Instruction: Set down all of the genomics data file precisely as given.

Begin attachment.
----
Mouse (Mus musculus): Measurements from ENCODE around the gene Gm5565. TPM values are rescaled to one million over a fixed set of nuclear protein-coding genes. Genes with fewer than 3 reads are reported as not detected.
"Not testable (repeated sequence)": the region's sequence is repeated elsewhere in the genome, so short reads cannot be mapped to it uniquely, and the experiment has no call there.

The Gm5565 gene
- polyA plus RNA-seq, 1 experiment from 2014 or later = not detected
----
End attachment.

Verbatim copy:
Mouse (Mus musculus): Measurements from ENCODE around the gene Gm5565. TPM values are rescaled to one million over a fixed set of nuclear protein-coding genes. Genes with fewer than 3 reads are reported as not detected.
"Not testable (repeated sequence)": the region's sequence is repeated elsewhere in the genome, so short reads cannot be mapped to it uniquely, and the experiment has no call there.

The Gm5565 gene
- polyA plus RNA-seq, 1 experiment from 2014 or later = not detected